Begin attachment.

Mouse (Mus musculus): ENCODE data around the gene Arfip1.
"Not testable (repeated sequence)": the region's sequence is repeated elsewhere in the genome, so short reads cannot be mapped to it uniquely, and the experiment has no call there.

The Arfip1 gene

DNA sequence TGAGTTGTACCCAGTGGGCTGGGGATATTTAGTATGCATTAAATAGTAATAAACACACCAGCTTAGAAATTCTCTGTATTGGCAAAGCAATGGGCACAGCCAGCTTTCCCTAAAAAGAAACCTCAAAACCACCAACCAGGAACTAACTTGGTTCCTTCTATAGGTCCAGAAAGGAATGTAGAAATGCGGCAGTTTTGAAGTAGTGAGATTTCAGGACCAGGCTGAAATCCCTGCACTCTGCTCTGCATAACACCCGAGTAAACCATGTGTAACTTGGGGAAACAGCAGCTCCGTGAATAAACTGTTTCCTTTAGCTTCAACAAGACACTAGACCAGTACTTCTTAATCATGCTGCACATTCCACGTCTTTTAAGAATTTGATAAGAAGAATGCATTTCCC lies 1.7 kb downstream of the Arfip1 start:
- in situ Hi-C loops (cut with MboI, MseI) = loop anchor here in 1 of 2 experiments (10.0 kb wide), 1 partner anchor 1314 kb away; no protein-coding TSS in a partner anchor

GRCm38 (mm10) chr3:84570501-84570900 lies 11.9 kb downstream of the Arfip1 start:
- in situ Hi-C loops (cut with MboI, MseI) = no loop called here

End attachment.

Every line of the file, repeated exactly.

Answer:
Mouse (Mus musculus): ENCODE data around the gene Arfip1.
"Not testable (repeated sequence)": the region's sequence is repeated elsewhere in the genome, so short reads cannot be mapped to it uniquely, and the experiment has no call there.

The Arfip1 gene

DNA sequence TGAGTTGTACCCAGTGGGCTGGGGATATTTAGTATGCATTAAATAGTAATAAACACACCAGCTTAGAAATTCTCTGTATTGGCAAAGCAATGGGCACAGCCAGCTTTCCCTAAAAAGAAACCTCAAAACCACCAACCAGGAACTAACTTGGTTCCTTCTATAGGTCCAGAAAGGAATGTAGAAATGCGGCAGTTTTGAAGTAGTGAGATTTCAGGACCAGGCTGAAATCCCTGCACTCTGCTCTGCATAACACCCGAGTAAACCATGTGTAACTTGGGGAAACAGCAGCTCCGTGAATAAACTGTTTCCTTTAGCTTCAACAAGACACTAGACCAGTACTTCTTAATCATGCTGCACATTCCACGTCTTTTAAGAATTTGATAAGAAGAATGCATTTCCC lies 1.7 kb downstream of the Arfip1 start:
- in situ Hi-C loops (cut with MboI, MseI) = loop anchor here in 1 of 2 experiments (10.0 kb wide), 1 partner anchor 1314 kb away; no protein-coding TSS in a partner anchor

GRCm38 (mm10) chr3:84570501-84570900 lies 11.9 kb downstream of the Arfip1 start:
- in situ Hi-C loops (cut with MboI, MseI) = no loop called here